- Put up a piece of writing on the board and with your students discuss its merits and demerits, referring to the skills you have taught.
- After reading a story, poem, etc., spend time discussing its structure, meaning, etc.
Meaning: When students know what they are meant to learn each lesson, they are more likely to learn it.
- Break big tasks into small chunks (e.g. to write an essay–> first thesis–> brainstorming, etc.)
- Teach only one chunk at a time.
- Make it clear to students what they are learning each lesson (e.g. “Today you will learn the difference between concrete and abstract nouns.”)
- Before the lesson, answer student questions: 1) What am I learning today? 2) Why am I learning this? 3) How will I know that I’ve learned it?
Meaning: Feedback from teachers and peers that is timely, specific, understandable, and actionable propels learners forwards to success.
- Regularly schedule class writing days so that you have time to provide specific feedback on student writing assignments.
- Focus on one skill per assignment and grade just that. Use a rubric and write two or more sentences with specific feedback. Avoid marking up the whole page with grammatical and spelling edits. This not only tires you out, but it also confuses your students.
- Use kid-friendly language in your feedback.
- Have students regularly assess other students’ work and provide specific feedback. Model the difference between specific and vague feedback.
Meaning: Students become teachers in small group sessions, often in the reading of a text. In most reciprocal teaching situations, students are assigned roles (e.g. summarizer, connecter, word wizard, etc.), and they share their understanding in small groups.
- Use literature circles, complete with groups and assigned roles, to read a novel.
- Have students complete a role (e.g. summarizer, definer, etc.) based on your lesson to discuss in small groups the next day.
- Get students to record on their cell phones their discussions and email the recordings to you (to make sure they stay on track!).
Meaning: More that his or her socio-economic status, the relationship a student has with his or her teacher impacts his or her performance in school. If students see you as someone who cares, has empathy, and wants them to succeed, you are more likely to teach them.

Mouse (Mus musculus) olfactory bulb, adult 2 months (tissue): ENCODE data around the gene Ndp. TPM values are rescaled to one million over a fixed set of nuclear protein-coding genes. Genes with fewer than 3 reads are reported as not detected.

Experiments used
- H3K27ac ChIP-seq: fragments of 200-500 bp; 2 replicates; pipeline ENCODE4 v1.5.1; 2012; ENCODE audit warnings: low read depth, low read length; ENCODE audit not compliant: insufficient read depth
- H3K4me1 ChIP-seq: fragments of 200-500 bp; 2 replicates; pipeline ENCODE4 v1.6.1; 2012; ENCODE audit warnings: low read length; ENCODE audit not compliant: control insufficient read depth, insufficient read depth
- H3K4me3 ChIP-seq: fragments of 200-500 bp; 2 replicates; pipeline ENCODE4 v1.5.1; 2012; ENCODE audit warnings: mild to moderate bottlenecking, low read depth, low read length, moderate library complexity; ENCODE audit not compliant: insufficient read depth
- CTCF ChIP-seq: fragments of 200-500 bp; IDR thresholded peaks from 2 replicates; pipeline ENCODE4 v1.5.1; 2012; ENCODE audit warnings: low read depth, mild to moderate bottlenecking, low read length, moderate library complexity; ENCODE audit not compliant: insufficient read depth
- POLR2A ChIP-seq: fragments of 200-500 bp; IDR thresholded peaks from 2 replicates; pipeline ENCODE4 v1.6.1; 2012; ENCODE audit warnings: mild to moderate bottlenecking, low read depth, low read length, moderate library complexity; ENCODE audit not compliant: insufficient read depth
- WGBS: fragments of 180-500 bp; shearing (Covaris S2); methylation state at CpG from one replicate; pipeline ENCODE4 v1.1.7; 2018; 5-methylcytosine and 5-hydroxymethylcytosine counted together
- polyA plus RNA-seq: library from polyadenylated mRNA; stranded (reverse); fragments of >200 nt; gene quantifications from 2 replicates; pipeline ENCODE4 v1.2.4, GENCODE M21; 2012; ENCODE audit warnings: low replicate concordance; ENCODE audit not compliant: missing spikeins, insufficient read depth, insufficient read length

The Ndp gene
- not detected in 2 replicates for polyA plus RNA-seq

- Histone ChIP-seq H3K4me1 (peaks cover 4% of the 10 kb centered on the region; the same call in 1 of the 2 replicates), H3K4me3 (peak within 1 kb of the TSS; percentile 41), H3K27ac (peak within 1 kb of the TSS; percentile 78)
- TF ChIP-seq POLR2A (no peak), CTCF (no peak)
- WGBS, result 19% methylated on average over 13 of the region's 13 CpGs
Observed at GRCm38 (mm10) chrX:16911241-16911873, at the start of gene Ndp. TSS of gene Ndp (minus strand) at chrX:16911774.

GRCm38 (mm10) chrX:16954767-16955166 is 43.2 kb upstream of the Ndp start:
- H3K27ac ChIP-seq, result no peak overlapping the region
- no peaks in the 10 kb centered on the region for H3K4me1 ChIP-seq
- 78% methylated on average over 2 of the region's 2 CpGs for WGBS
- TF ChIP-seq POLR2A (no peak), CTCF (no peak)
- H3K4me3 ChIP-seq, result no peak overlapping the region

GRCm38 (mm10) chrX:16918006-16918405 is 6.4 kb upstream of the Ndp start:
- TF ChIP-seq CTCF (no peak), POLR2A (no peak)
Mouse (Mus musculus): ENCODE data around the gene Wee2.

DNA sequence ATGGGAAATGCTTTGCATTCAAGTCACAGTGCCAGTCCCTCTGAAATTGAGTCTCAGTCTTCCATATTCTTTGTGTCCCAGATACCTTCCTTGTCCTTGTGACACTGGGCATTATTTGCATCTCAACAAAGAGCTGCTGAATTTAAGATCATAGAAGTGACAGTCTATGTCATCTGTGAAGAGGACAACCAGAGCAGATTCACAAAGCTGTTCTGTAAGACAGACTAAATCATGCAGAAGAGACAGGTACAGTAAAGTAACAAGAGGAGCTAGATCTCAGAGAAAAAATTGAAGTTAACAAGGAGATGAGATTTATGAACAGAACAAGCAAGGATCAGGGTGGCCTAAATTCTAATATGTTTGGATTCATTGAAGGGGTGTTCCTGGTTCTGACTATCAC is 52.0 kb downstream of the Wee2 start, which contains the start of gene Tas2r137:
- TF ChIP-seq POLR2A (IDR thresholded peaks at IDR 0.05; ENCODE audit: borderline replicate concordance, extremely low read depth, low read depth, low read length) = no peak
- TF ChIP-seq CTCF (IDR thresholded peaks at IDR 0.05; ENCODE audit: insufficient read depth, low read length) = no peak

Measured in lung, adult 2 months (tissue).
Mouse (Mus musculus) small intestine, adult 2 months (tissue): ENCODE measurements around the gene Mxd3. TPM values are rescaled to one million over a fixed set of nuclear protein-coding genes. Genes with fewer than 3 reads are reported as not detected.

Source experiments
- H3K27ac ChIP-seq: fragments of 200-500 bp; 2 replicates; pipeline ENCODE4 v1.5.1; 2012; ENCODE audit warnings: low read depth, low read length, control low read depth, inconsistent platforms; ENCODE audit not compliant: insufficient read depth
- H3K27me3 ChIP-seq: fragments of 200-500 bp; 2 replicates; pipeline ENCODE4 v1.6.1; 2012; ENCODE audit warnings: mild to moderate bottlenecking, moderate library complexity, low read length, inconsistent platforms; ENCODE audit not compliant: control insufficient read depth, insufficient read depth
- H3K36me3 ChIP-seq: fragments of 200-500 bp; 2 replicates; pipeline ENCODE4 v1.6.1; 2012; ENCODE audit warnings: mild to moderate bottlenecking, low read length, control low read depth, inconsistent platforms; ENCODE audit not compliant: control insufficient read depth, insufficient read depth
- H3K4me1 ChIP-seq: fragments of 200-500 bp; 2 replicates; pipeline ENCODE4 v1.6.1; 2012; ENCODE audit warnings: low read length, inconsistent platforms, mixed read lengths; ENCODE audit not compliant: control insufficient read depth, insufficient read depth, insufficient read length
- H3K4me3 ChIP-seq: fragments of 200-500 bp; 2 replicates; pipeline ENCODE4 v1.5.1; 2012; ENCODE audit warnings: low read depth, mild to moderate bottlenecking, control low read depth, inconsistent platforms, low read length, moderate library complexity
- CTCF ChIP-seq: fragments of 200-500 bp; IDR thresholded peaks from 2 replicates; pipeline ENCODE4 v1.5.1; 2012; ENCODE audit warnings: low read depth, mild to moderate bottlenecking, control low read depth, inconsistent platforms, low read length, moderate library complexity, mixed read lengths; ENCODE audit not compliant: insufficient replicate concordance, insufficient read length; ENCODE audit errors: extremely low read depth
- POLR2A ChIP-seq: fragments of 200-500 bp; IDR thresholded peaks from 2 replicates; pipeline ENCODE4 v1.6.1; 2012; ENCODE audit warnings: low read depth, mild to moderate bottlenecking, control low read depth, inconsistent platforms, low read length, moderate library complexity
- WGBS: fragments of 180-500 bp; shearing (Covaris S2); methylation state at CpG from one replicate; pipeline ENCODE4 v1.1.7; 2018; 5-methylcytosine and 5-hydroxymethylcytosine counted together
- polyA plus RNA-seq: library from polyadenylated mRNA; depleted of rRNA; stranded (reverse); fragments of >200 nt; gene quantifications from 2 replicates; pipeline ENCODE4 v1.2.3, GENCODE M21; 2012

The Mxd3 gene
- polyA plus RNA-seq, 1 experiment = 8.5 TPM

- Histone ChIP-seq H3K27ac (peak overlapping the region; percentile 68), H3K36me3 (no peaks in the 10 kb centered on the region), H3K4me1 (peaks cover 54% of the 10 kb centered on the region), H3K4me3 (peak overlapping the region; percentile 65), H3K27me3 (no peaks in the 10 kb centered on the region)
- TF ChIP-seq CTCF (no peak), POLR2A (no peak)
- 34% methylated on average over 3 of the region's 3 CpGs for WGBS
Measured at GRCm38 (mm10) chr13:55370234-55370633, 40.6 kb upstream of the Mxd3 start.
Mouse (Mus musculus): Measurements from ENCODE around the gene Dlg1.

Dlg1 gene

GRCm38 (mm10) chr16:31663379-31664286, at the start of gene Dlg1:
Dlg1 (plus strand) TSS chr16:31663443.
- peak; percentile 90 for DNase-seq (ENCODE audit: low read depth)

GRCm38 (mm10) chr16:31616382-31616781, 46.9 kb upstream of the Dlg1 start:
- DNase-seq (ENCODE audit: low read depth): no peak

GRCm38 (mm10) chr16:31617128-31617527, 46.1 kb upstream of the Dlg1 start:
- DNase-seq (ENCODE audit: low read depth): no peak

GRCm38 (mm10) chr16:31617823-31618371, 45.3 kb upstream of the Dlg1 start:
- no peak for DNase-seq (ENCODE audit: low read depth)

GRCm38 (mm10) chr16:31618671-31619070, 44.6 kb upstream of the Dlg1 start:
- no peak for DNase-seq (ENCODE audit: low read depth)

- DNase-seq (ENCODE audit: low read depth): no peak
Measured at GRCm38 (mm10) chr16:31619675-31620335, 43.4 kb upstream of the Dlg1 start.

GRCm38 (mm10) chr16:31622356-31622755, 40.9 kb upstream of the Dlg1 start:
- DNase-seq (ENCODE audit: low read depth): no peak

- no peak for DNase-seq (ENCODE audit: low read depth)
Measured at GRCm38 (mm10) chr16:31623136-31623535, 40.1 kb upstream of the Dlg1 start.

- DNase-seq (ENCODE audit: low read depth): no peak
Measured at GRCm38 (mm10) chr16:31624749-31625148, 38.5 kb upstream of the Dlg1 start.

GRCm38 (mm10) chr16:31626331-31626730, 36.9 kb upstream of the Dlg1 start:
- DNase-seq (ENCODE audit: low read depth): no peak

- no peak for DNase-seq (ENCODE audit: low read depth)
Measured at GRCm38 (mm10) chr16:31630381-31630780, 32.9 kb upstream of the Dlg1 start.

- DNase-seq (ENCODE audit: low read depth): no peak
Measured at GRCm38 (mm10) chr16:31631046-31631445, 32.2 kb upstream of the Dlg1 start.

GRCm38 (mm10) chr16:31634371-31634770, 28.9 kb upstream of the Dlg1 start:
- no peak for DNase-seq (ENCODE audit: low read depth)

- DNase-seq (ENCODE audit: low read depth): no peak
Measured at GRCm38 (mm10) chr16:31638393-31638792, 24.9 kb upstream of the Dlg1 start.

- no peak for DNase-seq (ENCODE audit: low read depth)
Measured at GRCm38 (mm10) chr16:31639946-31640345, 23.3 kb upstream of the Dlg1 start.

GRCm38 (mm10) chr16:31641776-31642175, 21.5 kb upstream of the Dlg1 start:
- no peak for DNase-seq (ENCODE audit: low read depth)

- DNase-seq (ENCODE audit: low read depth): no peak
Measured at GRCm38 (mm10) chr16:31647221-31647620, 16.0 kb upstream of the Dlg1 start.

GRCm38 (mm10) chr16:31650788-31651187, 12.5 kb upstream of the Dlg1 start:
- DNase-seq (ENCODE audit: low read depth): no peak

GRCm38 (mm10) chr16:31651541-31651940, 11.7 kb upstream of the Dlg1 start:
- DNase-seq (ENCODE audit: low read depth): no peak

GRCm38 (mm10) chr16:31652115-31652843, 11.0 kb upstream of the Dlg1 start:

- Spend time setting high expectations for behaviour and performance at the start of the year.
- Maintain a well-organized, well-behaved classroom.
- At the same time, be warm, caring, and empathetic.
- Show an interest in your students. Greet them at the class door each day.
- Here is a great description of specific forms of teacher-student relationships.
Spaced versus mass practice
Meaning: Students learn a skill or concepts more effectively when they engage with the concept for shorter periods of time several times (e.g. 10 minutes of paragraph writing practice spaced over 6 sessions is more effective than 60 minutes of paragraph writing practice taken at once).
- Identify the skills you want your students to learn. Space their practice of these skills over weeks and months (e.g. I assign paragraph writing all throughout the year– a paragraph each week– Dave Stuart Jr. does much the same with his article of the week assignment).
- Cut down the skills you think are crucial to the bare essentials.
An ELA teacher who applies the Pareto Principle practices the 20% that accounts for 80% of the results. He or she does not waste time building elaborate projects, beautiful displays, fancy worksheets, or another committee. He or she focuses on what really matters.
The Pareto Principle teacher:
- Develops good relations with his or her students
- Develops high expectations for their behaviour and performance
- Is credible, knowledgeable, and prepared
- Asks students to reflect on their goals
- Gives formative feedback & budgets class time for marking
- Teaches lessons with clear goals; guides students; provides time for practice
- Engages his or her class in discussions
- Uses reciprocal teaching when it makes sense
- Spaces out practice of key skills over time
If you plan your next year right, I guarantee that you will avoid a lot of the frustration and the burnout of the last one.
Remember, “the majority of effects come from the minority of the causes.”
Which needless practice will you cut out of your teaching next year?
P.S. If you want to read more about Hattie’s top ten research-based teaching practices, click here.
To see a full list of Hattie’s research teaching strategies, ranked from most to least effective, click here.